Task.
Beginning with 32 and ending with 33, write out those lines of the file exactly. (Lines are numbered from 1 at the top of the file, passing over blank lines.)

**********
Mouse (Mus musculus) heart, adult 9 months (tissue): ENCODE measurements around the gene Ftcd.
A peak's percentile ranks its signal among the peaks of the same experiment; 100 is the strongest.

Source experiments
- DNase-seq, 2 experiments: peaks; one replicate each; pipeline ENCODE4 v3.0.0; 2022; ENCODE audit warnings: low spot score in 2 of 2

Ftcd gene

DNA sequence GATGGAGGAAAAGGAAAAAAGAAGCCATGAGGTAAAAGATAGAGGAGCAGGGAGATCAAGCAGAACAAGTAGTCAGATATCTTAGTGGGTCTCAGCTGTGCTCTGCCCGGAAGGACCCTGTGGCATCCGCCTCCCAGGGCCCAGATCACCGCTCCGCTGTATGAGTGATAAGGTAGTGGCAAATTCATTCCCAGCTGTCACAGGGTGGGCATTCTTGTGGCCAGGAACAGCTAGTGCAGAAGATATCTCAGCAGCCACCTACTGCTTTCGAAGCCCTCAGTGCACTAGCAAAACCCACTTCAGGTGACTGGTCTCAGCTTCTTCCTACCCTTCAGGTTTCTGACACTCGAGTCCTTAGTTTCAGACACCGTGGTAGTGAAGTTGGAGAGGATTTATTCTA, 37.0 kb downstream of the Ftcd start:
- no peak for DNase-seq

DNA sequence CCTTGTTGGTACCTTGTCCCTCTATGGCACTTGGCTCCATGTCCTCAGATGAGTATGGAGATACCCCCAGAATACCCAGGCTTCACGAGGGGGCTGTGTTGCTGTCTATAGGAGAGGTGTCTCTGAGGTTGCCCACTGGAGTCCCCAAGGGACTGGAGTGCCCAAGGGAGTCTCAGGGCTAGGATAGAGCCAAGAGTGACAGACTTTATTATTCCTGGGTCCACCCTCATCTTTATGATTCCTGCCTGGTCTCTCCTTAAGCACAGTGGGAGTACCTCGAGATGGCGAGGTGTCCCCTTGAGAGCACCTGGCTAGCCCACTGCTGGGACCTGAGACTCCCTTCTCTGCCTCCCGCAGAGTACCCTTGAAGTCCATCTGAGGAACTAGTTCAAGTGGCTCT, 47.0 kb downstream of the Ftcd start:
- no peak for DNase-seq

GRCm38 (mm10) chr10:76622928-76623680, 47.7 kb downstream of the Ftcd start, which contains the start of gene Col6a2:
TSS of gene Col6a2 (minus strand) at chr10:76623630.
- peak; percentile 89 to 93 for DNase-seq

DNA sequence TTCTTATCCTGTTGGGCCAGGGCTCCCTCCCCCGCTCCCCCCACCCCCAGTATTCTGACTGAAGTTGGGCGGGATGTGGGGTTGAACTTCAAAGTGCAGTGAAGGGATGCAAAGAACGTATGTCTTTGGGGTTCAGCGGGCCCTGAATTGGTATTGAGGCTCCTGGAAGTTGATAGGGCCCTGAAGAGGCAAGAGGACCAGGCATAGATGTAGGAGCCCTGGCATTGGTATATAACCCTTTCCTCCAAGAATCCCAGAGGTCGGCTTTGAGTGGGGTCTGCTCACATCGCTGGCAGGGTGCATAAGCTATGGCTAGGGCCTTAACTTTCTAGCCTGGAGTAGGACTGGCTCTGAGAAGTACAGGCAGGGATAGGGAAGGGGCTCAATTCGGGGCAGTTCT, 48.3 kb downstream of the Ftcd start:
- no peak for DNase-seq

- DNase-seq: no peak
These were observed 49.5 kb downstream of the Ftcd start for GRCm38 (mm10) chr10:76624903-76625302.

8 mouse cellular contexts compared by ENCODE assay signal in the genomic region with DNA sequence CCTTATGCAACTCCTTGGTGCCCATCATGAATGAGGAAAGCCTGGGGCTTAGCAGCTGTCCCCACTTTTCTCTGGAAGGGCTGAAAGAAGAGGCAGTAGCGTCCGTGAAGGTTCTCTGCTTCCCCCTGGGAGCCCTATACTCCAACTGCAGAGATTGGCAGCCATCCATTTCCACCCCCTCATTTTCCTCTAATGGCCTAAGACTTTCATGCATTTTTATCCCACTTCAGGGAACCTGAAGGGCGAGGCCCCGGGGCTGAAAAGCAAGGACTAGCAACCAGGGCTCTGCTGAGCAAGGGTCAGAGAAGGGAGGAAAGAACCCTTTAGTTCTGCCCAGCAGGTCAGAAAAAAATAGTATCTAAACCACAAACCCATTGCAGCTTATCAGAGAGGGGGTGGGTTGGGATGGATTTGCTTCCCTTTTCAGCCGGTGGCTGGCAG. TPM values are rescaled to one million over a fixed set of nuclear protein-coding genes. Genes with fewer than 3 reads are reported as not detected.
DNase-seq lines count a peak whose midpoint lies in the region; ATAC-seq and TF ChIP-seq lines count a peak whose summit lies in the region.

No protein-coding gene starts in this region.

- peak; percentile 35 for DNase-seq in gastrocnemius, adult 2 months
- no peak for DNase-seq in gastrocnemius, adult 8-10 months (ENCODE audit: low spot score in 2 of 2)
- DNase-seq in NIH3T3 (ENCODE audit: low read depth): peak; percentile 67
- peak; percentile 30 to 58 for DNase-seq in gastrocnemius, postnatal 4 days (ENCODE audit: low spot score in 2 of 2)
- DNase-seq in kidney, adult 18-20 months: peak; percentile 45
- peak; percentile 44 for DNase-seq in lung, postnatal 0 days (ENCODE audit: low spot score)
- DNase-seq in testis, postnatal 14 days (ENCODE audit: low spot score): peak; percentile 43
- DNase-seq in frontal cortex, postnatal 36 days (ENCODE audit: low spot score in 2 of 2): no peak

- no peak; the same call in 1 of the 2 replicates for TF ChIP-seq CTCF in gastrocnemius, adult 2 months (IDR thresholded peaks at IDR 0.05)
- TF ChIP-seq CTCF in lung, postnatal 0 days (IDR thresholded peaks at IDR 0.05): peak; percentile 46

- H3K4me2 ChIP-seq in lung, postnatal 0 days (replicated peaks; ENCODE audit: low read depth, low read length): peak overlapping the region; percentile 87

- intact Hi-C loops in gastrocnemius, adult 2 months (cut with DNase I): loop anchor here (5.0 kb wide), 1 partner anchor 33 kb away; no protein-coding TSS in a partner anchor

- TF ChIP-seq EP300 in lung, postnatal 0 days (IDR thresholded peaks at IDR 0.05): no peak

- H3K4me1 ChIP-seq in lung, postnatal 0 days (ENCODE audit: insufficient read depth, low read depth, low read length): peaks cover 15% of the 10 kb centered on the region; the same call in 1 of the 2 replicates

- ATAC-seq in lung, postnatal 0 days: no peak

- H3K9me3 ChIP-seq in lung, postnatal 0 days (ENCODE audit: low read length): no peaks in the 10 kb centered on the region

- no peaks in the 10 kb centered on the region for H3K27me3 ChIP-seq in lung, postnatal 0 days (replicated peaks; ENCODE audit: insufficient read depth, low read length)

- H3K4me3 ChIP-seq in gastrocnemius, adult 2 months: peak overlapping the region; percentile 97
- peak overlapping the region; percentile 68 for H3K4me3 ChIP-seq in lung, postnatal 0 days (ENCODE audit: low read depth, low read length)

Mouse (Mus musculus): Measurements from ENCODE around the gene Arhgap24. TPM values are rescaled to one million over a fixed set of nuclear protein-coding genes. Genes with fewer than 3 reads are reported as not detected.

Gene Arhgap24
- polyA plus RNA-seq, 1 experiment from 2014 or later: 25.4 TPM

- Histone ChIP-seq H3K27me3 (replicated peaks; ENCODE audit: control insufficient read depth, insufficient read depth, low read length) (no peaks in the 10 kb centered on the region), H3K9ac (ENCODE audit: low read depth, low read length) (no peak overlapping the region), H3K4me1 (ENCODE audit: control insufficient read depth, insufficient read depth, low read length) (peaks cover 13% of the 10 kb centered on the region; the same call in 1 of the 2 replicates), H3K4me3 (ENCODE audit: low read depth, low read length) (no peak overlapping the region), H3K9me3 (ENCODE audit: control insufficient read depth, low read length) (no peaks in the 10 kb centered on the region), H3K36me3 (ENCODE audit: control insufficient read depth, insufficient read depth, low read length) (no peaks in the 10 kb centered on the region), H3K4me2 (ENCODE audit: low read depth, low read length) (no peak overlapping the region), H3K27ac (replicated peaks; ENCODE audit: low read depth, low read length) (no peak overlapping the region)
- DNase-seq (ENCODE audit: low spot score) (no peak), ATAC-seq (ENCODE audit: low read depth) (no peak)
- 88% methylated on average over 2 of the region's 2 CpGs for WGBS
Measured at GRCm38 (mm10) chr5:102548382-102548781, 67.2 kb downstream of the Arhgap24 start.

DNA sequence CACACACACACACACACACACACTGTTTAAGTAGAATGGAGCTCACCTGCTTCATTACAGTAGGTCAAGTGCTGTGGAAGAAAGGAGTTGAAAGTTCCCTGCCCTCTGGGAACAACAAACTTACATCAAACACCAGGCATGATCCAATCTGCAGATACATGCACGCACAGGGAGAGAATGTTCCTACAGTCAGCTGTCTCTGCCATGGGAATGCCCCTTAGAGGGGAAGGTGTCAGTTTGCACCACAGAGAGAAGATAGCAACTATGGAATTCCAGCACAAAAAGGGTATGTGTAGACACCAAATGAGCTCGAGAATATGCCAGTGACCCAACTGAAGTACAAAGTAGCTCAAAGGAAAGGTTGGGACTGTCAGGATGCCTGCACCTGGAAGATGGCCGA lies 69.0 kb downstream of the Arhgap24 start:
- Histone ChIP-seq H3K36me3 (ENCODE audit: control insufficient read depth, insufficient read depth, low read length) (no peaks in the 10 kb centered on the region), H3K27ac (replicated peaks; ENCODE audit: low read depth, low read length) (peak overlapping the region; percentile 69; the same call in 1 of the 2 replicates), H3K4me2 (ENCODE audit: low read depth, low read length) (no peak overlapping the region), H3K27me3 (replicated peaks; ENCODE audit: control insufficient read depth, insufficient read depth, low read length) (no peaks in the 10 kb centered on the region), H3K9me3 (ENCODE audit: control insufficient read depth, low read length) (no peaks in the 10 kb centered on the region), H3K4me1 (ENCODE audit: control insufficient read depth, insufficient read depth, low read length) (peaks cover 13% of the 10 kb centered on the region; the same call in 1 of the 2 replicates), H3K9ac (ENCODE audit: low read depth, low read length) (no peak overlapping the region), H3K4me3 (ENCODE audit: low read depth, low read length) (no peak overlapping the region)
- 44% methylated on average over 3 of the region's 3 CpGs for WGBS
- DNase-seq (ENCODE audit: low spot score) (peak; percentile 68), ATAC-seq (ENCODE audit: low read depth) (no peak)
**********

- TF ChIP-seq EP300 in lung, postnatal 0 days (IDR thresholded peaks at IDR 0.05): no peak

- H3K4me1 ChIP-seq in lung, postnatal 0 days (ENCODE audit: insufficient read depth, low read depth, low read length): peaks cover 15% of the 10 kb centered on the region; the same call in 1 of the 2 replicates